Extraordinary winter rarities. Twice.
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Birders in southeastern PA were treated to two very special gifts during the winter holiday season. On the morning of December 9, 2020, while I was sitting in my sunroom watching chickadees and titmice, a hummingbird zipped by and landed at the still-full nectar feeder. I could immediately see that it was a Selasphorous, but not sure if it was Rufous or Allen’s, as non-breeding females and immatures of the two species are very difficult to tell apart. The bird drank frequently from my feeder, and two days later bander Sandy Lockerman confirmed that it was a mature female Allen’s Hummingbird, as she slipped a tiny silver band on her leg.
Allen’s Hummingbirds are rare winter visitors in Pennsylvania – this was only the 6th state record for the species, and the first record for Delaware County. They breed along the pacific coast from southern Oregon to California, and overwinter in Southern California and central Mexico.
While our Allen’s Hummingbird delighted visitors from our county and state, she could not compete with the next rarity that showed up just days later, and less than 5 miles away – a Tundra Bean-Goose! That one was found on December 16, foraging with a large flock of Canada Geese in a school ballfield. The species breeds across Siberia and northern Scandinavia, overwintering across Central Europe. In the lower 48 states, there are only a handful of Tundra Bean-Goose records, and only one east of the Rocky Mountains. Over the next 5 days the Bean-Goose ranged between several local fields and golf courses, tracked by an eager crowd of birders, including some who jumped onto airplanes to chase this North American rarity. Word spread about the rare Allen’s Hummingbird nearby, and many people were able to see both species within minutes of each other.
On December 19, the 99th Glenolden Christmas Bird Count was conducted with 75 field observers and 19 feeder-watchers dedicating 139 party hours to scouring much of Delaware County. Both the Allen’s Hummingbird and Tundra Bean-Goose became brand-new species for the tally – remarkable additions for a 100+ year long CBC. The Allen’s Hummingbird was not seen again at our feeders after December 19, and the Bean-Goose disappeared the following day.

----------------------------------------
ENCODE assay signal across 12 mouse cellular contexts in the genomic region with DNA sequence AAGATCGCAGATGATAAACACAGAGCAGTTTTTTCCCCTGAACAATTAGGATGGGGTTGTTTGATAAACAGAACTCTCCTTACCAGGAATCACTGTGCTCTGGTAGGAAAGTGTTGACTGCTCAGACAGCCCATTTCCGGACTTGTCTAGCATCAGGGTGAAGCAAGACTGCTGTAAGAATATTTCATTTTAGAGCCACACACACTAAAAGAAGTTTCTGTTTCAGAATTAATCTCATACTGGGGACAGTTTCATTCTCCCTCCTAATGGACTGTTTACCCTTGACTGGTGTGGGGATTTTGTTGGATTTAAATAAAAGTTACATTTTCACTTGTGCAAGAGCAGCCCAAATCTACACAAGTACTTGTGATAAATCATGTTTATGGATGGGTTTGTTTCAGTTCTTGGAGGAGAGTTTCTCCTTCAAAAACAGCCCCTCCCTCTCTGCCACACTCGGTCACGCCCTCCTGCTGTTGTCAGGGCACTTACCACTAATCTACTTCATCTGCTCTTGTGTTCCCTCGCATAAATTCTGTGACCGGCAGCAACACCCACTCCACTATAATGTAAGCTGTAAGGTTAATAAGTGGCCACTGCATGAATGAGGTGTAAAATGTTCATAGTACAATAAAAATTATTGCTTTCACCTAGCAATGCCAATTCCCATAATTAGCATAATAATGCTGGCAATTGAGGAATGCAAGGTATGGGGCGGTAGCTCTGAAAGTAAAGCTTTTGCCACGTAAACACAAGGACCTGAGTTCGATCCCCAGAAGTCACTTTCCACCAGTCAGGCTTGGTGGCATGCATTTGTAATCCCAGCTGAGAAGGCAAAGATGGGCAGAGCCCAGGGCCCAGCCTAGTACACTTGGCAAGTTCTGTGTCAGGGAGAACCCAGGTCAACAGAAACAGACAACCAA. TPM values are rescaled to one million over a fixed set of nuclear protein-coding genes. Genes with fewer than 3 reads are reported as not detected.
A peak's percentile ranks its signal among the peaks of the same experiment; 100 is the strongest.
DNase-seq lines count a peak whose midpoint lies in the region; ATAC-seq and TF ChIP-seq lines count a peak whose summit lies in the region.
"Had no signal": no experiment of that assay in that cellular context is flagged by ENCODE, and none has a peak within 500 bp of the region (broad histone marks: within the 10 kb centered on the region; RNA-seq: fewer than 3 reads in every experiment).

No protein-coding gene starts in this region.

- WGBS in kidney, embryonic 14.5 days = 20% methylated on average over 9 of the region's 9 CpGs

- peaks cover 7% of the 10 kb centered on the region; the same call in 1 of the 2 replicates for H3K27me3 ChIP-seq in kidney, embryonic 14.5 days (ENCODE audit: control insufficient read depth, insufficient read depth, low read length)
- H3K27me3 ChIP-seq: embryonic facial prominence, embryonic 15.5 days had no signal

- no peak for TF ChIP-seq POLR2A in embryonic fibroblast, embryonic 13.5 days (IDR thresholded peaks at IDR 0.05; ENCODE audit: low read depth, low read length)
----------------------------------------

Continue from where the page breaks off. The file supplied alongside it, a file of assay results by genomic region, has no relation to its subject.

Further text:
It was amazing to experience two rare species within 5 miles of each other, on the same 3 days in mid-December, in Delaware County PA. Incredibly, the story didn’t end!
On January 6, birder Peter DeStefano walked out the front door of his row home in East Falls, Philadelphia, and noticed a hummingbird zipping into a tall spruce tree. What are the chances that a hummingbird is seen in the dead of winter, not at a feeder?! He got his camera up quick, and photographed a Selasphorous that looked very similar to the one that spent 11 days in my backyard. Philly birders came running, and soon there were several pics that showed the band on its right leg. Pete quickly setup feeders on his back deck, but this hummingbird appeared infrequently, didn’t come to feeders, and was usually quite high in the tree. People wondered where it went most of the day, when it wasn’t across the street from Pete’s place. In the meantime, brief daily sightings provided more photos to compare to “Allena,” the so-called DelCo bird. Various visual field marks matched. Then the last digit of the band on “Pete’s bird” was matched to Allena. Then the prefix letter became clear, and matched Allena.
On January 11, Peter finally saw the hummingbird at his feeder, and photographed her perched straight-on at close proximity. Peter’s photo, compared with the Allen’s Hummingbird from my backyard, reflects nearly a carbon copy. The field marks and match of two band digits firmly supports that the Philly hummingbird is the same individual Allen’s Hummingbird.
It’s an extraordinary-enough story that the Allen’s Hummingbird found in Delaware County in December 2020, reappeared 10 miles away in Philadelphia, 27 days later. Even more remarkable is that the Tundra Bean-Goose also reappeared in Philadelphia, found on January 9, 2021 along a stretch of the Schuylkill River less than 3 miles from the Allen’s Hummingbird!
Multiple observers – including many of the same people who saw it first in Delaware County – flocked to see the Tundra Bean-Goose once again, this time in Philadelphia.
Both the Allen’s Hummingbird at Pete’s place, and the Tundra Bean-Goose on the Schuylkill River, were counted as brand-new species for the long-running Philadelphia Mid-Winter Bird Census, held on January 9, 2021. These rare birds are being well documented for historical records in southeastern Pennsylvania!
The year 2020 was extraordinary for many reasons. It looks like 2021 is starting with some remarkable stories, too.
Wishing you a happy, birdy New Year!